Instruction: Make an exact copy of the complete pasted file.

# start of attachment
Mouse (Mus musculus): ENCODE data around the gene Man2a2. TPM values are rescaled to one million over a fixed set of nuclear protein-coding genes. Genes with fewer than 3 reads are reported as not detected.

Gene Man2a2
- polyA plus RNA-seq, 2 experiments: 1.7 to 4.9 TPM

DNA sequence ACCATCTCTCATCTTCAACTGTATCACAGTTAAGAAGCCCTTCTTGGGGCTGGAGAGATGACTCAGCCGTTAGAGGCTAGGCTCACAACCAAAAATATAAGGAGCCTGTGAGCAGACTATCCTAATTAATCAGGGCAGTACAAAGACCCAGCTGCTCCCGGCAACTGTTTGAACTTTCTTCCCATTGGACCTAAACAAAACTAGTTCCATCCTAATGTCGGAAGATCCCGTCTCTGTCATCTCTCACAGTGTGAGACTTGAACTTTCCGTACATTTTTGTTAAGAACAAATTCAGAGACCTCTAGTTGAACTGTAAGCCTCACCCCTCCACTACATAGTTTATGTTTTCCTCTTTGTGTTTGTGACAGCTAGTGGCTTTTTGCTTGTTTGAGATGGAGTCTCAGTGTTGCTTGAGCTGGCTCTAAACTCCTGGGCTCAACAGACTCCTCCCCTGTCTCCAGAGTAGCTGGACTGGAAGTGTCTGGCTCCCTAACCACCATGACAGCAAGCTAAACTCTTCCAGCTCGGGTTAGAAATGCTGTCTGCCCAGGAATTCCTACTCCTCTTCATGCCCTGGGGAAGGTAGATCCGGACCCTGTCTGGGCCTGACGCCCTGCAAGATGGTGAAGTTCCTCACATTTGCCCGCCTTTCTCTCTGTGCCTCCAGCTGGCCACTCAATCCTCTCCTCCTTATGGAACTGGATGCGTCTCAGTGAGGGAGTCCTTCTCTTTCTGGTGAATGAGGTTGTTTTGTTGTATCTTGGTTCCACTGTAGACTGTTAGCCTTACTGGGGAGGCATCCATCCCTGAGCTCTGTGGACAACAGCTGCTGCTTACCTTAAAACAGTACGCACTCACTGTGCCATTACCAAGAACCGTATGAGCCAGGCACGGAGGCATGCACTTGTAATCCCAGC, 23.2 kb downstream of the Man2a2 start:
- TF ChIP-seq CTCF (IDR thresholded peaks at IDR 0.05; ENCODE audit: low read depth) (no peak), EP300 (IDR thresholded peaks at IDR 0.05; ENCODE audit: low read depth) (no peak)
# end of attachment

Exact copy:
Mouse (Mus musculus): ENCODE data around the gene Man2a2. TPM values are rescaled to one million over a fixed set of nuclear protein-coding genes. Genes with fewer than 3 reads are reported as not detected.

Gene Man2a2
- polyA plus RNA-seq, 2 experiments: 1.7 to 4.9 TPM

DNA sequence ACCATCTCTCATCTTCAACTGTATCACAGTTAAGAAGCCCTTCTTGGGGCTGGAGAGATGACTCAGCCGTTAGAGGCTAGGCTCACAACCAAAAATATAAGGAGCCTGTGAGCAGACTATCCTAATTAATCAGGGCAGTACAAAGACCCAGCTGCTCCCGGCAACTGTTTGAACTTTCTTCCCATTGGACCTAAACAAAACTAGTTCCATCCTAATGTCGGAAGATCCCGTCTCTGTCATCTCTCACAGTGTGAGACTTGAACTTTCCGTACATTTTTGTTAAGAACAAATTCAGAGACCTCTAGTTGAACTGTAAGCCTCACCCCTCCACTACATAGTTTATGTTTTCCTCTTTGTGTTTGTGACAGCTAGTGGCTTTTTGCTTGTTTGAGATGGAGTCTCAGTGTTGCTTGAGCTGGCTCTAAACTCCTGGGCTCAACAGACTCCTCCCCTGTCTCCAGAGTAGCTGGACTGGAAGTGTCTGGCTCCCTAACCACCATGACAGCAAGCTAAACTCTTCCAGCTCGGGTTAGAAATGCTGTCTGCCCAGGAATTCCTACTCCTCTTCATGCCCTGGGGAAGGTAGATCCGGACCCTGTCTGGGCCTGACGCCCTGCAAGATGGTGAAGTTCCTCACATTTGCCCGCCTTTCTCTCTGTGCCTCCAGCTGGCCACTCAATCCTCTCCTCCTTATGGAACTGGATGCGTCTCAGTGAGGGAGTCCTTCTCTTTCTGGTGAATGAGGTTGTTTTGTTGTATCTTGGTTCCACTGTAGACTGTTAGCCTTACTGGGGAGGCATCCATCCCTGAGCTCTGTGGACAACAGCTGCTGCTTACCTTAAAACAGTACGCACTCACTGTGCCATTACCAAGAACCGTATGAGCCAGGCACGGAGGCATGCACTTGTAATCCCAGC, 23.2 kb downstream of the Man2a2 start:
- TF ChIP-seq CTCF (IDR thresholded peaks at IDR 0.05; ENCODE audit: low read depth) (no peak), EP300 (IDR thresholded peaks at IDR 0.05; ENCODE audit: low read depth) (no peak)